Keep in mind this is just a sampling.  There are so many other wonderful winemakers in this area,  Jim Clendenen of Au Bon Climat, Bob Lindquist of Qupe, Rick Longoria of Longoria, Ken Brown of Ken Brown, Sashi Moorman of Sandhi, Morgen Clendenen of Cold Heaven, Larry Schaefer of Tercero, Ernst Storm of Storm, Dieter Cronje of Presqu’ile…my list could go on and on.  The bottom line is, you should make time to get to Santa Barbara, taste the wines and meet the people.  I have a feeling that this somewhat undiscovered area is not going to stay undiscovered much longer!

If you are lucky enough to be in town during the Spring Vintner’s Festival, coming up April 24th through 26th, you will have the opportunity at the Grand Tasting to have meet many of these winemakers and have them pour their wines for you.  Get all the details on at Santa Barbara Vintners Spring Weekend.

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For more information on this amazing area visit Santa Barbara Vintners.

Check out our coverage of last years event at Santa Barbara, Vintners Spring Weekend 2014 The Grand Tasting

Presqu’ile, Key to Wine Country Weekend Part 4 – Pinot Noir Deux

Presqu'ile Winery Terrace

This is the fourth and last section of our conversations with the winemakers at the Santa Barbara Vintners Key to Wine Country event held by Presqu’ile. This event brought together 4 winemakers all making wines from the grapes from Presqu’ile Vineyard. This final section finishes out the last 2 Pinot Noirs of the 5 that we tasted.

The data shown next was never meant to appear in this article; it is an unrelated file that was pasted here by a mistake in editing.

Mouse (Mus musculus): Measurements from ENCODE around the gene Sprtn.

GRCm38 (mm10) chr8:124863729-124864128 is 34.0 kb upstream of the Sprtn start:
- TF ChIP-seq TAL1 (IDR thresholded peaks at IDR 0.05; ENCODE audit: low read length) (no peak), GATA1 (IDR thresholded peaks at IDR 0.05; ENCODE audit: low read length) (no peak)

These last two wines were both 2012 Pinots one from Labyrinth by Wine Maker Arki Hill and Storm by Winemaker Ernst Storm. The Labyrinth Pinot Noir was made with whole clusters in neutral oak. The Storm Pinot Noir came from a small block at Presqu’ile that only produced 1.3 tons total that vintage. Ernst did 30% whole cluster and a 6 day cold soak. Fermentation was 14 days on skin and then 10 month in barrel on the lees.

Ernst Storm of Storm Wines is a believer in wines expressing a sense of place. You find a place that produces fruit with depth and balance then the winemaker just guides the grapes. His South African roots gave him a balance between new and old world styles in winemaking. He believes in being gentle with the grapes, basket pressing using gravity flow to move the wines and only fining and filtrating when absolutely needed on the white wines.

For More Conversations check out our Dirt to Glass Page

If you enjoyed this series and would like to enjoy an experience like this for yourself, check out the Santa Barbara Vintners site and watch for more of their amazing upcoming events. Santa Barbara County is a haven for wine geeks, not wine snobs. People here are relaxed and down to earth and more often than not you will run into the winemaker in the tasting room. If you are fascinated by wine and are looking for people to have interesting conversations about wine and winemaking and who knows what else…this is the place to be.

Larner Vineyard and Winery, the History